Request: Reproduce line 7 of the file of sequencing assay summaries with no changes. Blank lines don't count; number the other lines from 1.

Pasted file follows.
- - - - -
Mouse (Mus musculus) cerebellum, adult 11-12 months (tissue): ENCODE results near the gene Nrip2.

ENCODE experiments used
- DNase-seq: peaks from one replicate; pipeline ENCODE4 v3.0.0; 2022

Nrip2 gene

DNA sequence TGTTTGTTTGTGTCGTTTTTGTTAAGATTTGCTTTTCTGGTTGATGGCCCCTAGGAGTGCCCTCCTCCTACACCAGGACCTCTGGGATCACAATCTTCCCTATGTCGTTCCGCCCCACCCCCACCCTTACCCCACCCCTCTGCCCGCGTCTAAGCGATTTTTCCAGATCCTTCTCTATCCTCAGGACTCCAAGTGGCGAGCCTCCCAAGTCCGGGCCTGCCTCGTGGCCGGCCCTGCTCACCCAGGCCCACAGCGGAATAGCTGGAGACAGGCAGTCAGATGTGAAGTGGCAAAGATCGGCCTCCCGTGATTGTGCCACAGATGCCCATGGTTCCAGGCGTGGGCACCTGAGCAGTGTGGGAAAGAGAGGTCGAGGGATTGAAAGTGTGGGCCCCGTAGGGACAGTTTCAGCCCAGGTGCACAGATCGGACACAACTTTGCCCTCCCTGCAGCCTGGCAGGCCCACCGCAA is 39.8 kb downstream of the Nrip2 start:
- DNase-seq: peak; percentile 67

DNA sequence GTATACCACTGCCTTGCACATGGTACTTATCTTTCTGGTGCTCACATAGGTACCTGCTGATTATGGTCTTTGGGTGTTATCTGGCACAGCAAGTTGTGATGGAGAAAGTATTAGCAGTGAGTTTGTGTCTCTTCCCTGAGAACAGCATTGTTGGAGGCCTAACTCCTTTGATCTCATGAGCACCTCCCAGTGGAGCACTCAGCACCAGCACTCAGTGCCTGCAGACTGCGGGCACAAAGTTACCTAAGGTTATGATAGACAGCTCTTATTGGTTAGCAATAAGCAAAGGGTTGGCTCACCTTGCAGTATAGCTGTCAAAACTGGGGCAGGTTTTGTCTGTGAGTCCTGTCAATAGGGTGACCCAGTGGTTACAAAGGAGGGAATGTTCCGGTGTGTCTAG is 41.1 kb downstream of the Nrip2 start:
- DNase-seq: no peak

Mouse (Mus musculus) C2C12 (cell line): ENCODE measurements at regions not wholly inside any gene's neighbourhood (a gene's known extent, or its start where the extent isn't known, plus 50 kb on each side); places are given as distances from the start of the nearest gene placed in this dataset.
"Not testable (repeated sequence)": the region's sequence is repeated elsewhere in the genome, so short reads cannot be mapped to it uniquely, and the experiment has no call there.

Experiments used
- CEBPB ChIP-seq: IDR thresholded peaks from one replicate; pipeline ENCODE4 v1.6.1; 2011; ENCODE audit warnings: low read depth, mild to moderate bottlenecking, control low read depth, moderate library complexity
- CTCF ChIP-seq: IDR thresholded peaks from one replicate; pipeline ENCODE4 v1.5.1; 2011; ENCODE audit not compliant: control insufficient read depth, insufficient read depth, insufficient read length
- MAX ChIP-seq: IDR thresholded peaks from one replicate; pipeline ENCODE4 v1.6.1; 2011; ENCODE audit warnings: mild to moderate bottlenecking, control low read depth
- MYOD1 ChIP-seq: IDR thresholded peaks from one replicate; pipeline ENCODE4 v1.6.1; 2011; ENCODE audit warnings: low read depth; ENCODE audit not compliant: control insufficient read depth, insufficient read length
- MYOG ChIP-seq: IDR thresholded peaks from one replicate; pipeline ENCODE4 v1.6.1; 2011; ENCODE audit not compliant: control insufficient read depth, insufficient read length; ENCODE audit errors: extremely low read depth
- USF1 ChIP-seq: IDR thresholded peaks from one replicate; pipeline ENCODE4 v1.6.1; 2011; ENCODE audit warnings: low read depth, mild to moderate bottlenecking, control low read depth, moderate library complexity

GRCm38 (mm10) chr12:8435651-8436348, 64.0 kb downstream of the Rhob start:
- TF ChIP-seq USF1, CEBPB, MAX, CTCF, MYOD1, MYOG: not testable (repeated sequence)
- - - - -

DNA sequence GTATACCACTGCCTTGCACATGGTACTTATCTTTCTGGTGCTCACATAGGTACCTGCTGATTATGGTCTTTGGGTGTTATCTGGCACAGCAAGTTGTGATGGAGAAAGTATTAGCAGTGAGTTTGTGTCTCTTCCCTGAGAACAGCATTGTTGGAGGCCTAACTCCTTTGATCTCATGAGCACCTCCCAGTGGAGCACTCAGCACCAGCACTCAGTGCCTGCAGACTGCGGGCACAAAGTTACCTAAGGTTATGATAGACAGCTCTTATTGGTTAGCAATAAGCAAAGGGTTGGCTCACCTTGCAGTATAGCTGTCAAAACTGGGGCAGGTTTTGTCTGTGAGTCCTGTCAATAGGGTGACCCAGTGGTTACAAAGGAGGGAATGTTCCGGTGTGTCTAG is 41.1 kb downstream of the Nrip2 start: